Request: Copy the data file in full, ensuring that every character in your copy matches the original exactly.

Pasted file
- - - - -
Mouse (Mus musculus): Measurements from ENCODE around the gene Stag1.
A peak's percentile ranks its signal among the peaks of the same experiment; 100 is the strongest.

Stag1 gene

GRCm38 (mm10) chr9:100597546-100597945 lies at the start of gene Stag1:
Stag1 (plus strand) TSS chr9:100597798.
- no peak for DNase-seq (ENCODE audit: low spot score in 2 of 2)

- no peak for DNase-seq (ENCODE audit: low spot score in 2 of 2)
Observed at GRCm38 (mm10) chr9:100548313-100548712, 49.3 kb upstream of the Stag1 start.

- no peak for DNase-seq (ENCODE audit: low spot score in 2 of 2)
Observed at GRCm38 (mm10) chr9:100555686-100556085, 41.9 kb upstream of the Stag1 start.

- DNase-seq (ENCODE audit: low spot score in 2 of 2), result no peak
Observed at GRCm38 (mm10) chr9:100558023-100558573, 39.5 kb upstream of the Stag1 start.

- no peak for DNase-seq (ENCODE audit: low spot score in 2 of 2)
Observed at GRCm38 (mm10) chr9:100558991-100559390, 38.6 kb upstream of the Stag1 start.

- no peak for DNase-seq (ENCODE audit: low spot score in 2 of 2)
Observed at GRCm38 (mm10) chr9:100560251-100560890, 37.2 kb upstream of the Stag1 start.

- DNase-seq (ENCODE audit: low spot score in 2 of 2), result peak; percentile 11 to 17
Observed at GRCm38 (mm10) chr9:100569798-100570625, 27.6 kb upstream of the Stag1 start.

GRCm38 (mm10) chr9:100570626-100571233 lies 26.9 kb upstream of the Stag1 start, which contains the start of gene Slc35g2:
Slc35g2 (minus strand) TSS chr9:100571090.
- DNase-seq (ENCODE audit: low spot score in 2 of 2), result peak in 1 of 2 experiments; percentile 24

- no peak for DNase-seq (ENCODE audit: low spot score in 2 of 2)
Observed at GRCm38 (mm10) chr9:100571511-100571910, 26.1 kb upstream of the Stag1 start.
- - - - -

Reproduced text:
Mouse (Mus musculus): Measurements from ENCODE around the gene Stag1.
A peak's percentile ranks its signal among the peaks of the same experiment; 100 is the strongest.

Stag1 gene

GRCm38 (mm10) chr9:100597546-100597945 lies at the start of gene Stag1:
Stag1 (plus strand) TSS chr9:100597798.
- no peak for DNase-seq (ENCODE audit: low spot score in 2 of 2)

- no peak for DNase-seq (ENCODE audit: low spot score in 2 of 2)
Observed at GRCm38 (mm10) chr9:100548313-100548712, 49.3 kb upstream of the Stag1 start.

- no peak for DNase-seq (ENCODE audit: low spot score in 2 of 2)
Observed at GRCm38 (mm10) chr9:100555686-100556085, 41.9 kb upstream of the Stag1 start.

- DNase-seq (ENCODE audit: low spot score in 2 of 2), result no peak
Observed at GRCm38 (mm10) chr9:100558023-100558573, 39.5 kb upstream of the Stag1 start.

- no peak for DNase-seq (ENCODE audit: low spot score in 2 of 2)
Observed at GRCm38 (mm10) chr9:100558991-100559390, 38.6 kb upstream of the Stag1 start.

- no peak for DNase-seq (ENCODE audit: low spot score in 2 of 2)
Observed at GRCm38 (mm10) chr9:100560251-100560890, 37.2 kb upstream of the Stag1 start.

- DNase-seq (ENCODE audit: low spot score in 2 of 2), result peak; percentile 11 to 17
Observed at GRCm38 (mm10) chr9:100569798-100570625, 27.6 kb upstream of the Stag1 start.

GRCm38 (mm10) chr9:100570626-100571233 lies 26.9 kb upstream of the Stag1 start, which contains the start of gene Slc35g2:
Slc35g2 (minus strand) TSS chr9:100571090.
- DNase-seq (ENCODE audit: low spot score in 2 of 2), result peak in 1 of 2 experiments; percentile 24

- no peak for DNase-seq (ENCODE audit: low spot score in 2 of 2)
Observed at GRCm38 (mm10) chr9:100571511-100571910, 26.1 kb upstream of the Stag1 start.